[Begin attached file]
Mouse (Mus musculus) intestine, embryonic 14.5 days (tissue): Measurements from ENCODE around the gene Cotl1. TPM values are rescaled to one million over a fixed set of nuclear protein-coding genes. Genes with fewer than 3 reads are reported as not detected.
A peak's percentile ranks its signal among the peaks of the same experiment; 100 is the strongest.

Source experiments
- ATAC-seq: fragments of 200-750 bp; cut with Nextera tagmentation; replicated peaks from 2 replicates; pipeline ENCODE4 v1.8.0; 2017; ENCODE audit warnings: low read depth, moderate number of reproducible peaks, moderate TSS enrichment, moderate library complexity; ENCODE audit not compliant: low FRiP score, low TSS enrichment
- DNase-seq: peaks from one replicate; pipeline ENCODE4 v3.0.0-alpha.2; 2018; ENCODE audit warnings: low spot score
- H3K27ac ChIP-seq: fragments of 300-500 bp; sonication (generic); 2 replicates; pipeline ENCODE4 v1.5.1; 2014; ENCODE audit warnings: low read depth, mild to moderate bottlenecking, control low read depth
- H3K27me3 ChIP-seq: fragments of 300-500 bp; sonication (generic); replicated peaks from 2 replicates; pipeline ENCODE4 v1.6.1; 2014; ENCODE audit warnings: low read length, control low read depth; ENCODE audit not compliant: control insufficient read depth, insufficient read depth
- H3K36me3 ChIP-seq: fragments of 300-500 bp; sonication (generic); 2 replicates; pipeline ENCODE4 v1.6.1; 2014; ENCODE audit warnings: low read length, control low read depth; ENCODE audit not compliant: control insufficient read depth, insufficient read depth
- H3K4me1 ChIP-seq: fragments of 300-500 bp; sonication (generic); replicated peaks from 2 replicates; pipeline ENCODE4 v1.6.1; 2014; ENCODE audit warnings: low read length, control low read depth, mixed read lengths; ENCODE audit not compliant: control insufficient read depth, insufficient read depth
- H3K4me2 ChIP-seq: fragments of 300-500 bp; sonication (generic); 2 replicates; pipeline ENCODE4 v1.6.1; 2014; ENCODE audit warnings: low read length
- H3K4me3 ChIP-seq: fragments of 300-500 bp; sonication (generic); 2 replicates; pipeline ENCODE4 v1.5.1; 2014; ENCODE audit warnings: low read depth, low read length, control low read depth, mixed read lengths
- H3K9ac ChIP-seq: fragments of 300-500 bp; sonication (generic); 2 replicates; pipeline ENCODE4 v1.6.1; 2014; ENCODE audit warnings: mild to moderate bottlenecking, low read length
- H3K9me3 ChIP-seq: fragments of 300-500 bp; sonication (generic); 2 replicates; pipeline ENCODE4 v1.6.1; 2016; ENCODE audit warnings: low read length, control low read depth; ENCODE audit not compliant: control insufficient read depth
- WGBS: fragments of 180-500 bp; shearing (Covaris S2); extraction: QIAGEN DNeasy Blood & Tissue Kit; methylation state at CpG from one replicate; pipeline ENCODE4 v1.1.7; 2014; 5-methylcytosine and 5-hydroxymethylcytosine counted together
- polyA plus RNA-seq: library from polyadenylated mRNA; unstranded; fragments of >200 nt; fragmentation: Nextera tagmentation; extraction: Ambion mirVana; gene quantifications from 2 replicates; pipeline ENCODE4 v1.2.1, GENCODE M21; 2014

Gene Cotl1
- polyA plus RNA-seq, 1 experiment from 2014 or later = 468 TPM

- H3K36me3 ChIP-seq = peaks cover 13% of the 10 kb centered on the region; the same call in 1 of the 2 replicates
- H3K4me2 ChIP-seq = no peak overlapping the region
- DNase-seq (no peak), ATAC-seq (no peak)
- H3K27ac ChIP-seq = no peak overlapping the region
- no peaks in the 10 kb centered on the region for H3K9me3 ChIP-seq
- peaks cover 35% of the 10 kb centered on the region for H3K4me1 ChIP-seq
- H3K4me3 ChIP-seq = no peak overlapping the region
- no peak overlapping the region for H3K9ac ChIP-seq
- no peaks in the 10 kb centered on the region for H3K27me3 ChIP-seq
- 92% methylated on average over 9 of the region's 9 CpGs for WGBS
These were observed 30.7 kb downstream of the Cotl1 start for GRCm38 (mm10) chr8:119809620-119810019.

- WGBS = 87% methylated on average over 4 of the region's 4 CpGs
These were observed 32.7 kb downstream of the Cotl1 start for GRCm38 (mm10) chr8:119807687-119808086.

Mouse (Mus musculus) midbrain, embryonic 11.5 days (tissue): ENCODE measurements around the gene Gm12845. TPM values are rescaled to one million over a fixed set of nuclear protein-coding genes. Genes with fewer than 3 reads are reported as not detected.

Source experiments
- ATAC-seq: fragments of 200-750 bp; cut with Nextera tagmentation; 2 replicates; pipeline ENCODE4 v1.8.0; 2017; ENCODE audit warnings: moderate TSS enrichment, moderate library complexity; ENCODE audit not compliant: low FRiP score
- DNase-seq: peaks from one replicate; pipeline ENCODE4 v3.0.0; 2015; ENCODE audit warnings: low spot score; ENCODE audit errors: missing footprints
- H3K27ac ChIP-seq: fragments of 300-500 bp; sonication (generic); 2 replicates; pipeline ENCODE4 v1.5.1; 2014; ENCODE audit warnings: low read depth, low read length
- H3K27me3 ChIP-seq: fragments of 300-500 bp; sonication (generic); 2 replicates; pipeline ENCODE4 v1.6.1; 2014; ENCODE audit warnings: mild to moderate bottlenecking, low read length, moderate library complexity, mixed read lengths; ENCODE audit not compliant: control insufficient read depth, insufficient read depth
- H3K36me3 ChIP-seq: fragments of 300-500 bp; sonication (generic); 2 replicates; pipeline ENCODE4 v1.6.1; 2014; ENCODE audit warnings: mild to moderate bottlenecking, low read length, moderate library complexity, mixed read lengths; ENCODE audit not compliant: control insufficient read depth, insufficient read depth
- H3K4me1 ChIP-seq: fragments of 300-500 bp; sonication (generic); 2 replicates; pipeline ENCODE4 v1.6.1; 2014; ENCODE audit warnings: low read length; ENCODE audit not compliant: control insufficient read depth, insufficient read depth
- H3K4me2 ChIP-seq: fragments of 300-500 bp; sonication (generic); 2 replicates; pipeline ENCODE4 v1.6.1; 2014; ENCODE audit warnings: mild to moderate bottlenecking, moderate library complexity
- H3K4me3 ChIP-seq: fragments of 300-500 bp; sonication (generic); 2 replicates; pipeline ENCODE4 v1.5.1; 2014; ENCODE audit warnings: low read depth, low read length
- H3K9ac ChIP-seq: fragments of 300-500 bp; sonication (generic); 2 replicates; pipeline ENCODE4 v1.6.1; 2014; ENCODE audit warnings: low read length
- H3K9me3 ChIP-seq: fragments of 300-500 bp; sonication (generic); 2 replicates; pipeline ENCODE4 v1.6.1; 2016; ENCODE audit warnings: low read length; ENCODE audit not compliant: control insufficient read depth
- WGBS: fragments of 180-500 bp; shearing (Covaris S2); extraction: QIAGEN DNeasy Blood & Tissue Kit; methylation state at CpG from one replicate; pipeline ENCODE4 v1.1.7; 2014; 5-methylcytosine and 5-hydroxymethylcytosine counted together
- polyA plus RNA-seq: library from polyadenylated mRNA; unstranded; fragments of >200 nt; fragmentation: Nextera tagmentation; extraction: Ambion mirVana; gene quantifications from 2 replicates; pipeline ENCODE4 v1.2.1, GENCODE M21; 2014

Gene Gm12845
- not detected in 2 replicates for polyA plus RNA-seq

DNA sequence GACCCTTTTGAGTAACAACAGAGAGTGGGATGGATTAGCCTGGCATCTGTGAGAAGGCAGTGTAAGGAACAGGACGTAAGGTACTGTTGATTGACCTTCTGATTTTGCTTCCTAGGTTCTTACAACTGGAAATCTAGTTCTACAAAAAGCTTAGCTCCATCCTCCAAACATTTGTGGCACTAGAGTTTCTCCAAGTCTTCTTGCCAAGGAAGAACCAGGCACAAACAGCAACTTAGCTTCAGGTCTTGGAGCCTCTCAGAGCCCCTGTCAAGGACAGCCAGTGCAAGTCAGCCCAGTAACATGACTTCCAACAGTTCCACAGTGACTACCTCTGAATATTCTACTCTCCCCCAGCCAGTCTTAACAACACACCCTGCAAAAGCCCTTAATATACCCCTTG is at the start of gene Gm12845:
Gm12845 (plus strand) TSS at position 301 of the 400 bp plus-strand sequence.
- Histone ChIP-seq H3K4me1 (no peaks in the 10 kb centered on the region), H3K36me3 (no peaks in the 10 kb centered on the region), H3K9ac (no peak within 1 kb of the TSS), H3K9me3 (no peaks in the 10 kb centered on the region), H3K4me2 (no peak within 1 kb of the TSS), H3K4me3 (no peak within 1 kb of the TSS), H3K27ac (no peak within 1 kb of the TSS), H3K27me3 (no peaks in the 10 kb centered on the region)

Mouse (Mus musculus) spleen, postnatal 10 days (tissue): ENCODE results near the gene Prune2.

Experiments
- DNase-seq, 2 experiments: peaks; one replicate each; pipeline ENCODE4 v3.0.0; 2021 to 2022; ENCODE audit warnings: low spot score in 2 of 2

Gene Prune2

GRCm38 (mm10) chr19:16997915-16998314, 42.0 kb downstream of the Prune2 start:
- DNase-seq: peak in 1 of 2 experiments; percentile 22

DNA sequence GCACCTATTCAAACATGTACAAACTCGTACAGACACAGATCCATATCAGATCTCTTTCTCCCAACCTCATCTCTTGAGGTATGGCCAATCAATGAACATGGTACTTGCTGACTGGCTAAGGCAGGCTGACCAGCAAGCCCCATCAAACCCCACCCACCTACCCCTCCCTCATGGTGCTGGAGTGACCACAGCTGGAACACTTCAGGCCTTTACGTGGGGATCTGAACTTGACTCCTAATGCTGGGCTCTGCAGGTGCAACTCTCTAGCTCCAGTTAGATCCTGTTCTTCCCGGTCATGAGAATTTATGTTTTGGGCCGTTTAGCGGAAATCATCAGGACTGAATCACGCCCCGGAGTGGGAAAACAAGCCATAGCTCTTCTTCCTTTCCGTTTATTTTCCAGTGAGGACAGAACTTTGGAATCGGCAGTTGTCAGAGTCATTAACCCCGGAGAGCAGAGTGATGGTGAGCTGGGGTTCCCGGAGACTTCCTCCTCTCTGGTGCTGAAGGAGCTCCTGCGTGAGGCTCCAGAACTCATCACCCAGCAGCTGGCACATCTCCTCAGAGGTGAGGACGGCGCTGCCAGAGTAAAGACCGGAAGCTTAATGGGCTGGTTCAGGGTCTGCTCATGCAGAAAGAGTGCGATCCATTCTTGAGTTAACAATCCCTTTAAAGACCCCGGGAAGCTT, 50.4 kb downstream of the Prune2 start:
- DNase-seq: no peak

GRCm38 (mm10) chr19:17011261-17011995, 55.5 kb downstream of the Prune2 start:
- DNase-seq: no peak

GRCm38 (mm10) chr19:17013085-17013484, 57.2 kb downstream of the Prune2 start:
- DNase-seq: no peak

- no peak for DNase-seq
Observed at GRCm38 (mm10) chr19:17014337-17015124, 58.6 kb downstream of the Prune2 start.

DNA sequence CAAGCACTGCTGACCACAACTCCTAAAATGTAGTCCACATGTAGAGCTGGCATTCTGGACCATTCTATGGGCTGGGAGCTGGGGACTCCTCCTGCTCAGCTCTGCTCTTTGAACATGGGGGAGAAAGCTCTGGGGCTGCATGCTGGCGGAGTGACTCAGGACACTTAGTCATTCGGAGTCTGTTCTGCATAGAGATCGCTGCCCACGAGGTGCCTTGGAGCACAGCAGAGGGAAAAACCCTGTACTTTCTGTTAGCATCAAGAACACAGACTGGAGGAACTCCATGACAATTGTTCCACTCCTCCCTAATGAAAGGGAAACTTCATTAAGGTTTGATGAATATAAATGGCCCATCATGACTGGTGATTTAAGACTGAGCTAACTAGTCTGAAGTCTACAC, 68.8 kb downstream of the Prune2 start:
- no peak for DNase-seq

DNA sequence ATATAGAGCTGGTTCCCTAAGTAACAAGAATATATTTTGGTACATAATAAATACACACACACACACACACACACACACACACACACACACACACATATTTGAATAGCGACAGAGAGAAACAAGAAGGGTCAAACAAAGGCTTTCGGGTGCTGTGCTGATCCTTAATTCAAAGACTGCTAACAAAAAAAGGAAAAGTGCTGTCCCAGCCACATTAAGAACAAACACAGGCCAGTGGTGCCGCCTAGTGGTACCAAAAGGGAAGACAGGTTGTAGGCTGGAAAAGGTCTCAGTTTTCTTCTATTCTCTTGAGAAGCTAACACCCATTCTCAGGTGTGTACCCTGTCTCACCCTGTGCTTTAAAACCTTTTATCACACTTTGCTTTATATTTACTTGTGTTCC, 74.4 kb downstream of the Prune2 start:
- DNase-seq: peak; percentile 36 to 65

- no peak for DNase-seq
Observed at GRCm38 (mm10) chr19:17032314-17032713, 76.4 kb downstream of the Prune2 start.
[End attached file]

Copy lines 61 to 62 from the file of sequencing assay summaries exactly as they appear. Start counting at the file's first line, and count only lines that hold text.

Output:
- DNase-seq: no peak

- no peak for DNase-seq